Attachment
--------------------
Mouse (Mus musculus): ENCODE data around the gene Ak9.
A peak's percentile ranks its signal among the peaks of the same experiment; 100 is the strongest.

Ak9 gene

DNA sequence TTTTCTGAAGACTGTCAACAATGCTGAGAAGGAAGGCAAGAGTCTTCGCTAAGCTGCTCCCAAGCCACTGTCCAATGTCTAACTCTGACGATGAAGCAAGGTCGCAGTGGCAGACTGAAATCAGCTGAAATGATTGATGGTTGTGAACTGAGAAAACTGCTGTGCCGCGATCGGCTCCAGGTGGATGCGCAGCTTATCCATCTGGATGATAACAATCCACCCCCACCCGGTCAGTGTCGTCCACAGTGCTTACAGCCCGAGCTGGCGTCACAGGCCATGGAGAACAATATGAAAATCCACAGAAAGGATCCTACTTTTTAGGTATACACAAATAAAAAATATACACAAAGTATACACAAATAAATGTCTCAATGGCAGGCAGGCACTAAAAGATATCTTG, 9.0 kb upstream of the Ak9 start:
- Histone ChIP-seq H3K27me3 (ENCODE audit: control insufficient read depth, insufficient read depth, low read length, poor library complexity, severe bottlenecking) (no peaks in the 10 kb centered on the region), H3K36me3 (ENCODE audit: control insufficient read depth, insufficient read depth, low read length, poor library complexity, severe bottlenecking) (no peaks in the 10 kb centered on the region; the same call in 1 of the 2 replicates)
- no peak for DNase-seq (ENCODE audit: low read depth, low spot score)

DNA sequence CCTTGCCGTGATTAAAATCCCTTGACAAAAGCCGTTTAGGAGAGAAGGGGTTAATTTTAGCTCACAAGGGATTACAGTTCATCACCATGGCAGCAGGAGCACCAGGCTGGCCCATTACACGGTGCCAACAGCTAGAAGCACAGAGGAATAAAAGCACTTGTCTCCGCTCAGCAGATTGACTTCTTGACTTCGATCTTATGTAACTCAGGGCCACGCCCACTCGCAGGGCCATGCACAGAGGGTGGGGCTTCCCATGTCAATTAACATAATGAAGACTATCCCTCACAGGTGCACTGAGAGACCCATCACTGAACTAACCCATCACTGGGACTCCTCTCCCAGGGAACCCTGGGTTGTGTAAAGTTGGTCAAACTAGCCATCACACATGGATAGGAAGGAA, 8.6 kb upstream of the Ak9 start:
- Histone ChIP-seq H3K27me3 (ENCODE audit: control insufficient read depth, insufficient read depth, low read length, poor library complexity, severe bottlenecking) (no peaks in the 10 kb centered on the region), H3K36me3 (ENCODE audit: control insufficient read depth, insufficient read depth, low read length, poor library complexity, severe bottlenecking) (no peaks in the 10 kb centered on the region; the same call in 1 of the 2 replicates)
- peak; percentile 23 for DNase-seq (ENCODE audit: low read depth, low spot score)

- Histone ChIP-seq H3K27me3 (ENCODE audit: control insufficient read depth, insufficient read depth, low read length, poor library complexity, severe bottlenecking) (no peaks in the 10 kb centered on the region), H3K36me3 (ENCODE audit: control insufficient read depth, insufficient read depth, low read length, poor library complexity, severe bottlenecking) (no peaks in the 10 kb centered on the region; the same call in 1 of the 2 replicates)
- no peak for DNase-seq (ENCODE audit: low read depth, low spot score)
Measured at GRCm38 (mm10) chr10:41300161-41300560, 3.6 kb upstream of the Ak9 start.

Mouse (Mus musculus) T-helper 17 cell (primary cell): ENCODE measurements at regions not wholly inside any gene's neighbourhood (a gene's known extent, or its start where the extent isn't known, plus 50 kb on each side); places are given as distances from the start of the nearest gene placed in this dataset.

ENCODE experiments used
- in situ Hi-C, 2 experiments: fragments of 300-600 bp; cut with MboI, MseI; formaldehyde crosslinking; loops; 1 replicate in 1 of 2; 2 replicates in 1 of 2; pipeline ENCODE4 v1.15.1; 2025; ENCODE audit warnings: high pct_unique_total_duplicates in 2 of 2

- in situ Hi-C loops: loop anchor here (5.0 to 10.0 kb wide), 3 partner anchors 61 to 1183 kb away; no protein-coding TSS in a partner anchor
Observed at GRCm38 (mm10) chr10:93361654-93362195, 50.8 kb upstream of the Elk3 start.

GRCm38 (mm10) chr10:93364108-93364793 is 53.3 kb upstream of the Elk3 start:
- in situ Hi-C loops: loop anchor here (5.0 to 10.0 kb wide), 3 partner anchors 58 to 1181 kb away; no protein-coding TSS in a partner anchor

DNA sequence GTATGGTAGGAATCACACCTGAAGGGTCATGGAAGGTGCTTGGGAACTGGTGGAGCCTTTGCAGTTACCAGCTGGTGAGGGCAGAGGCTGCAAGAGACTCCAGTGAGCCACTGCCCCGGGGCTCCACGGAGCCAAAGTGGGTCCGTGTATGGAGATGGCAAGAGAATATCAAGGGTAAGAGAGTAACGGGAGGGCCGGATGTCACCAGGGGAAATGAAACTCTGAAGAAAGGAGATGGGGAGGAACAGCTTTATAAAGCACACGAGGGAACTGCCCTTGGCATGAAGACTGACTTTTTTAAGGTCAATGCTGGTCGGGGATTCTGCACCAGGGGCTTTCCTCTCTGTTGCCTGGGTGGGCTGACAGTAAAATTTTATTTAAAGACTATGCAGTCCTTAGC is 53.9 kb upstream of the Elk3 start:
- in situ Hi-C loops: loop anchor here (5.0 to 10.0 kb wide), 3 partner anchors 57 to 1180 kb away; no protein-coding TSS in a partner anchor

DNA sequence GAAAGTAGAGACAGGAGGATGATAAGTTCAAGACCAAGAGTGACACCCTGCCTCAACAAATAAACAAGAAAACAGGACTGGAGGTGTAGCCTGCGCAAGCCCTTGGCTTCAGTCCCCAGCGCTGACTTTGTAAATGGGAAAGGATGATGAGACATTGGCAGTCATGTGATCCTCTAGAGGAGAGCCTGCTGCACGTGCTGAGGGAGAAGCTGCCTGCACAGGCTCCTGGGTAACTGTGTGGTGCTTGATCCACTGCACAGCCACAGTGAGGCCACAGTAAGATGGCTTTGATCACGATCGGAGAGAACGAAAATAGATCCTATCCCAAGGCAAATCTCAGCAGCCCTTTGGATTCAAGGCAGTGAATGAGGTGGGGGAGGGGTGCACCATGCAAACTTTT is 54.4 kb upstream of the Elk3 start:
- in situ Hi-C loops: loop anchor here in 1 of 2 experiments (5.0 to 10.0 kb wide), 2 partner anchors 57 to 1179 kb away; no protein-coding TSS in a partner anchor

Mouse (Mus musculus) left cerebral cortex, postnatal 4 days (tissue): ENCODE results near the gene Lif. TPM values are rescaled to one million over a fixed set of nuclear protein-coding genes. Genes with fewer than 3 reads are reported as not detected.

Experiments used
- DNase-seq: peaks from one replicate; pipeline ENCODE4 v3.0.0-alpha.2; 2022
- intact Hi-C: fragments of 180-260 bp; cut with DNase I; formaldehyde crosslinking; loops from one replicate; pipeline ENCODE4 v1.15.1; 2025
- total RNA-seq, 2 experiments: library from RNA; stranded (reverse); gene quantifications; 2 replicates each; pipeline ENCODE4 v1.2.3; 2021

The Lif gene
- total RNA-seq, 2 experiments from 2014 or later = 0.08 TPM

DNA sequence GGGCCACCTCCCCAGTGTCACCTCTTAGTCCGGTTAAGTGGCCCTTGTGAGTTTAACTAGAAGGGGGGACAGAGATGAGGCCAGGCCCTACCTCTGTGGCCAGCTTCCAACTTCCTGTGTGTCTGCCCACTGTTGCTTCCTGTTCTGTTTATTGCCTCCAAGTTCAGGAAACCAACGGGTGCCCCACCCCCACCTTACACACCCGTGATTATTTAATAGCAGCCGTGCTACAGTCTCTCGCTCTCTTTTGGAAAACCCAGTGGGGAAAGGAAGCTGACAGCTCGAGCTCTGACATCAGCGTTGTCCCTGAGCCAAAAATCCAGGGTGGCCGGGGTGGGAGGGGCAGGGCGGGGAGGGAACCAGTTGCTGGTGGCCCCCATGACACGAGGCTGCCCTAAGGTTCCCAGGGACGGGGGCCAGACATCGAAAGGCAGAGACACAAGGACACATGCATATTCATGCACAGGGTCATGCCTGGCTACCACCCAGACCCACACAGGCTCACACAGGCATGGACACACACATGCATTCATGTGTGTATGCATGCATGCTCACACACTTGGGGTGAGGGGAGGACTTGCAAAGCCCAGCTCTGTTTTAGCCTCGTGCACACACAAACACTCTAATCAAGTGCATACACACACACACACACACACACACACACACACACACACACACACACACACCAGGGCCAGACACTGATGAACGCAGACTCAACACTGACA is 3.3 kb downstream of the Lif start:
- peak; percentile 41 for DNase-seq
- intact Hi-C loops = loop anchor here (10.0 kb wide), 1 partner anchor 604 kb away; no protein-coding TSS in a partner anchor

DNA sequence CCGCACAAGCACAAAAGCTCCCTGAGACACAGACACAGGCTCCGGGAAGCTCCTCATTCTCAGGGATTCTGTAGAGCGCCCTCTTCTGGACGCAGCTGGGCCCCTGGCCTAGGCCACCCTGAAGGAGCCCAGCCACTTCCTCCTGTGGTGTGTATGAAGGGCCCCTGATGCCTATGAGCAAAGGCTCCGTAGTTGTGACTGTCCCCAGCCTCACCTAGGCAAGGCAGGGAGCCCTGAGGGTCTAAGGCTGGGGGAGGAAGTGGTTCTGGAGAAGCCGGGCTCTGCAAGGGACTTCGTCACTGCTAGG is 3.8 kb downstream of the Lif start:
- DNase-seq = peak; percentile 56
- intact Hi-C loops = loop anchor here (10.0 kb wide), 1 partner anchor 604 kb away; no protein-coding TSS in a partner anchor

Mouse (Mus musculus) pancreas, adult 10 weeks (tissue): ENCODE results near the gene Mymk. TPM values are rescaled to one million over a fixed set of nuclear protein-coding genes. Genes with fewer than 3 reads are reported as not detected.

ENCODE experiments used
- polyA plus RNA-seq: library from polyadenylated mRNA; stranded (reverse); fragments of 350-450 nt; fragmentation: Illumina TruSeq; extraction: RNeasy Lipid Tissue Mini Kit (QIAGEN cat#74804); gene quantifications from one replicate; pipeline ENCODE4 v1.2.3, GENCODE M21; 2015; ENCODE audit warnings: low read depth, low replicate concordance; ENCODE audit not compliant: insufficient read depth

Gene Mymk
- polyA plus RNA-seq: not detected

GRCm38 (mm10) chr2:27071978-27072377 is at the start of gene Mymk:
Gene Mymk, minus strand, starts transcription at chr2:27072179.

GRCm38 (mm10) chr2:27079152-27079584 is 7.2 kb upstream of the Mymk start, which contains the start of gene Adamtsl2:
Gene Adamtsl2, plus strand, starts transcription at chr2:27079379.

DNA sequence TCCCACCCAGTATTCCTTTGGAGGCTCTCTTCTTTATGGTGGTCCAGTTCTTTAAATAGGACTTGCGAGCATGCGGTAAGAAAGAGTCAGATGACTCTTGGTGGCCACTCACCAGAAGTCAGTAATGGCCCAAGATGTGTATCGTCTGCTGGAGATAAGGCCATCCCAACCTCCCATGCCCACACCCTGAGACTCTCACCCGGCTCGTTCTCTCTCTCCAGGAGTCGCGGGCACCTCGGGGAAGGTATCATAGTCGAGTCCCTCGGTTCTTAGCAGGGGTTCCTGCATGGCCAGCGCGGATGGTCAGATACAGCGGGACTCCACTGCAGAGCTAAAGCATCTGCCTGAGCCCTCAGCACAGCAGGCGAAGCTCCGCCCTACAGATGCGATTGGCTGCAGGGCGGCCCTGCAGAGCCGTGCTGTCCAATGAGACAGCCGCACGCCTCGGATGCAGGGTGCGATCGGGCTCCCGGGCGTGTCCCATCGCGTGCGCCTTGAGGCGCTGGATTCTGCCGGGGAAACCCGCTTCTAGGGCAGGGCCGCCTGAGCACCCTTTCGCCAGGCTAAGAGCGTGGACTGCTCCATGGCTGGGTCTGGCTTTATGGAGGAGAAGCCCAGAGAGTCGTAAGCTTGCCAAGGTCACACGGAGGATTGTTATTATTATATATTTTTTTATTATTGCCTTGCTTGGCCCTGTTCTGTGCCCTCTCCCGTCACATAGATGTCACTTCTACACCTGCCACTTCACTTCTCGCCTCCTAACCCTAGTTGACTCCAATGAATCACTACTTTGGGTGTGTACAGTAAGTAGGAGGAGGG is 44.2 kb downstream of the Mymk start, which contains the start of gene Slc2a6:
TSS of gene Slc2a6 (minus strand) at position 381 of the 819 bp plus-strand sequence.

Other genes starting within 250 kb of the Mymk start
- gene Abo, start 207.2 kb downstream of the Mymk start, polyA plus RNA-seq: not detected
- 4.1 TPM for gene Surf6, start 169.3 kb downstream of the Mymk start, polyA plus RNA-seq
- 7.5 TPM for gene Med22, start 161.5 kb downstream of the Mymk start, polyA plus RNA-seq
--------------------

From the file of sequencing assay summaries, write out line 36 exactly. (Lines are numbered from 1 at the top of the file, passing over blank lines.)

- intact Hi-C loops = loop anchor here (10.0 kb wide), 1 partner anchor 604 kb away; no protein-coding TSS in a partner anchor